India’s headway on thorny reforms
Coupled with reforms to cabotage law, a revamp of tariff rules is expected to spur Indian port investment, finds Dave MacIntyre.
For years, the issue of the TAMP structure in India's ports has been bubbling away, with discontent over the fairness of Government-imposed restrictions on tariffs, but now it seems some liberalising reforms may invigorate investment in the country's ports.
A rework of the laws governing TAMP ports – ports governed by the Tariff Authority of Major Ports – combined with a relaxation of cabotage laws governing transhipment cargoes around the coast, are combining to offer new possibilities for both ports and the shipping lines they serve.
The term ‘major ports’ represents the government-owned ports which have been run as trusts to provide essential services. These assets have appreciated in value over the years and many are strategic, hence the belief that the Indian Government needed to regulate them.
Non-major ports are under state jurisdiction. The states are free to develop such ports and new locations with private players without any control or restriction on tariffs. This divergence creates major differences in their way of doing business, although both major and minor ports face challenges.
The Major Port Trusts Act, 1963 governs the central government-owned ports and restrictions on tariffs were introduced in 1997 through TAMP, covering port services, land leasing, PPP projects and expansion.
TAMP has been prepared to enforce strict control in the past. In 2012 for example it reduced rates at two of the largest terminals in Jawaharlal Nehru Port Trust (JNP).
The major ports argue this control makes it hard for them to adjust pricing in line with changing market conditions, discouraging them from reinvesting in assets. Privately-operated minor terminals have on the contrary been investing heavily in capacity and gaining market share.
Strengths and weaknesses
Indian ports consultant Surendra Sharma says that while greenfield ports don't have the tariff restrictions of the major ports, the two have different strengths.
“The Government view was that investment in major ports comes as a package deal with existing developed infrastructure and cargo support. Hence it cannot be exploited for profit by private companies who are there only for a limited period.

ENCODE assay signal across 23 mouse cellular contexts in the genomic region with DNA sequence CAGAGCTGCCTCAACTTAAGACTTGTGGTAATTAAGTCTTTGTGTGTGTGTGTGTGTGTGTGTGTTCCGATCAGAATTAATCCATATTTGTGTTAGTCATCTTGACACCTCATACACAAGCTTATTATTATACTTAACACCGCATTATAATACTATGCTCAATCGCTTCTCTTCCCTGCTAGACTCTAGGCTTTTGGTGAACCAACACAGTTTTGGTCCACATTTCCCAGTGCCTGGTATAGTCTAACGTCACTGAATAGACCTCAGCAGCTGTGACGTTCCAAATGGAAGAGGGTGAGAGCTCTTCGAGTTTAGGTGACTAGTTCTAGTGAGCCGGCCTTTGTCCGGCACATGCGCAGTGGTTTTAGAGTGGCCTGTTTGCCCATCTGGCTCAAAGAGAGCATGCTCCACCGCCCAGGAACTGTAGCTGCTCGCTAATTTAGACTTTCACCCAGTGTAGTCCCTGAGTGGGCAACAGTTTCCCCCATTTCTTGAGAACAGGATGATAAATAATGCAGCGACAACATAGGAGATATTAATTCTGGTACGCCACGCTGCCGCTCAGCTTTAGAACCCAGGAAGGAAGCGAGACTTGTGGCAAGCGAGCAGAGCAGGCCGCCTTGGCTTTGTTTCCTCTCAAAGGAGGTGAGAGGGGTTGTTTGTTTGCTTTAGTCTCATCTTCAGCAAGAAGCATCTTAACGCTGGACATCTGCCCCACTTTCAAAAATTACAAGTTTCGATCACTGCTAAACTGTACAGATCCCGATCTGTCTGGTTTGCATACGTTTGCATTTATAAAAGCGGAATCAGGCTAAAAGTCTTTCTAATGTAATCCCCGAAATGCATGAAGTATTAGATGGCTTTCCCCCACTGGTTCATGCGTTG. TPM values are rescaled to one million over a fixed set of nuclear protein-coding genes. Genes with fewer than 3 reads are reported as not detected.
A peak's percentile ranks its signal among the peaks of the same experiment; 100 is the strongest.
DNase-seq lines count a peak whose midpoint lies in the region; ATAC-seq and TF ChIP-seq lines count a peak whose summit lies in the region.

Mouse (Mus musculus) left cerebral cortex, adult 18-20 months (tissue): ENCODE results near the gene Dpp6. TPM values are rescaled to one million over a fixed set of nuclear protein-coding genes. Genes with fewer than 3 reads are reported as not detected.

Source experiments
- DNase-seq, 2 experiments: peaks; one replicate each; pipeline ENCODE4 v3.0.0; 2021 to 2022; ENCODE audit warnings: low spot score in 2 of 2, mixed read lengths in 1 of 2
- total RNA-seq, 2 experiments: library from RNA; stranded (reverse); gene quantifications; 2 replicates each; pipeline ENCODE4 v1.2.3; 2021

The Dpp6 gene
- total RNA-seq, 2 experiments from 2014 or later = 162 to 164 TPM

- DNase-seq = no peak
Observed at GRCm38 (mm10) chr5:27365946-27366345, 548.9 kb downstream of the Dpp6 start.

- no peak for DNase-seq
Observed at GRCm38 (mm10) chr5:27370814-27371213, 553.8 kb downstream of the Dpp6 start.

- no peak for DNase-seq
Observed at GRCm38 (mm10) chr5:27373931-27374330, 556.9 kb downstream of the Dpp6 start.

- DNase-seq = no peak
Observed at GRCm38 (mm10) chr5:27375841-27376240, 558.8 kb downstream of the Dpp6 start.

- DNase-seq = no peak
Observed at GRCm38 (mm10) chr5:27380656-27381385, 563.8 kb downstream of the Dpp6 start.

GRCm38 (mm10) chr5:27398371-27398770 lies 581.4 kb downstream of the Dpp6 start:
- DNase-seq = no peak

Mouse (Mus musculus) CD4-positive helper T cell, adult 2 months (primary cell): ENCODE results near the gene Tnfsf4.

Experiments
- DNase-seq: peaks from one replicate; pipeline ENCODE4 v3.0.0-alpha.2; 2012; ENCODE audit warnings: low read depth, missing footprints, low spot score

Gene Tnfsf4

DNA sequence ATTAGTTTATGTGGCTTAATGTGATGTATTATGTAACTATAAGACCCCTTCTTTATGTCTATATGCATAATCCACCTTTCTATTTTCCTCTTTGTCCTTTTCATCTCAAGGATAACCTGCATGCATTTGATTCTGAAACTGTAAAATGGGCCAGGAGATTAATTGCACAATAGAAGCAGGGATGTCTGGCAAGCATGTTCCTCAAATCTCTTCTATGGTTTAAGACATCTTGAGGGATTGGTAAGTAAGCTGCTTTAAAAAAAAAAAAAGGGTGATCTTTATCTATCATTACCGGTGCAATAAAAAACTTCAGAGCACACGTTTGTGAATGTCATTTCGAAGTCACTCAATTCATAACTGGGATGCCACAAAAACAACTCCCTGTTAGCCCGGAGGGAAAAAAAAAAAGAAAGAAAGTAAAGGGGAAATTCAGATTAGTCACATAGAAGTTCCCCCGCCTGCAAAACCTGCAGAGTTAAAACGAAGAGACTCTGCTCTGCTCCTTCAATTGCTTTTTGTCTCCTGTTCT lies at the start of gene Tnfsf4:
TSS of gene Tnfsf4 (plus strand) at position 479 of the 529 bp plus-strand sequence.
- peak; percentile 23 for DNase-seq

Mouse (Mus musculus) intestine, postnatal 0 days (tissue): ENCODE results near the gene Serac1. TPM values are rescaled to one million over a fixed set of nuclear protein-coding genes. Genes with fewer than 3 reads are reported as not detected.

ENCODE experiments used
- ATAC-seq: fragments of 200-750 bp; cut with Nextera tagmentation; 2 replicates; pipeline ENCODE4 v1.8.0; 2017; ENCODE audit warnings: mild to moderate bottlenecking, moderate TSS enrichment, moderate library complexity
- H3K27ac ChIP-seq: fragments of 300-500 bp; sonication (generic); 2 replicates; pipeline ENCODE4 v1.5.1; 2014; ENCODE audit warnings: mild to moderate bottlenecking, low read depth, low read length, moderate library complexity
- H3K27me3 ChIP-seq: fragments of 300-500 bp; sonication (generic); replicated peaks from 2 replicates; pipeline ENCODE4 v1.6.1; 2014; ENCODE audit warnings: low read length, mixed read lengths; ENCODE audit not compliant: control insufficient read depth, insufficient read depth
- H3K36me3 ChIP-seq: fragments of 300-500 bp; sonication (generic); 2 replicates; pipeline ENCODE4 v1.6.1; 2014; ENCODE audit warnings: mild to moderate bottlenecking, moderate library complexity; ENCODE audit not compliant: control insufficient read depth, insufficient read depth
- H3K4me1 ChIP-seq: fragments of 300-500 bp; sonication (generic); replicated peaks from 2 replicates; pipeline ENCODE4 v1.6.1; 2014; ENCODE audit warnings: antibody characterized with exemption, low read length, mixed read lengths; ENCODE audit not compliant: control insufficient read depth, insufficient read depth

“When major ports like JNP transformed to a landlord model and started inviting private players to develop additional berths and run the terminals, it was a known fact that ports were under the trust model.
“Private companies who have developed terminals at JNP have got the benefit of the developed support system and have generated good volumes in a short period to recover their investment. Hence the tariff ceiling is not on making profits but on higher profits.
“Major ports cannot be compared to new greenfield projects where the risks are higher and returns delayed – the investor has to develop everything and may or may not succeed.”
He summarises the pros and cons as: “Private terminals in the major ports have an advantage in the short- and medium-term as they get a plug-and-play model, while new greenfield non-major ports under the state governments benefit in the long run with free tariffs as supporting infrastructure develops and cargo volumes gradually increase.”
An example of an operator with an investment in both models is APM Terminals, with a major port gateway at JNP and a minor port at Pipavav.
For years there have been demands to loosen the limitations of the trust model and to bring a more corporate approach to the major ports. India's new National Democratic Alliance government is committed to reforms and improving logistics policies and infrastructure, and two principal pieces of legislation are having a particular impact.
The new Major Port Authorities Act 2016 (MPAA) replaces the 1963 Act and gives the major ports more freedom to work out fresh terms for new projects and ensure migration for TAMP-regulated terminals to market-driven tariffs.
In PPPs, the concessionaire will be free to fix the tariff based on market conditions. An independent review board will resolve disputes between ports and PPP concessionaires, will review stressed PPP projects and suggest remedial measures.
The second major change is the relaxation of cabotage rules, allowing foreign-flagged container ships to carry export-import laden containers for transhipment and empty containers for repositioning on local routes without a licence or conditions.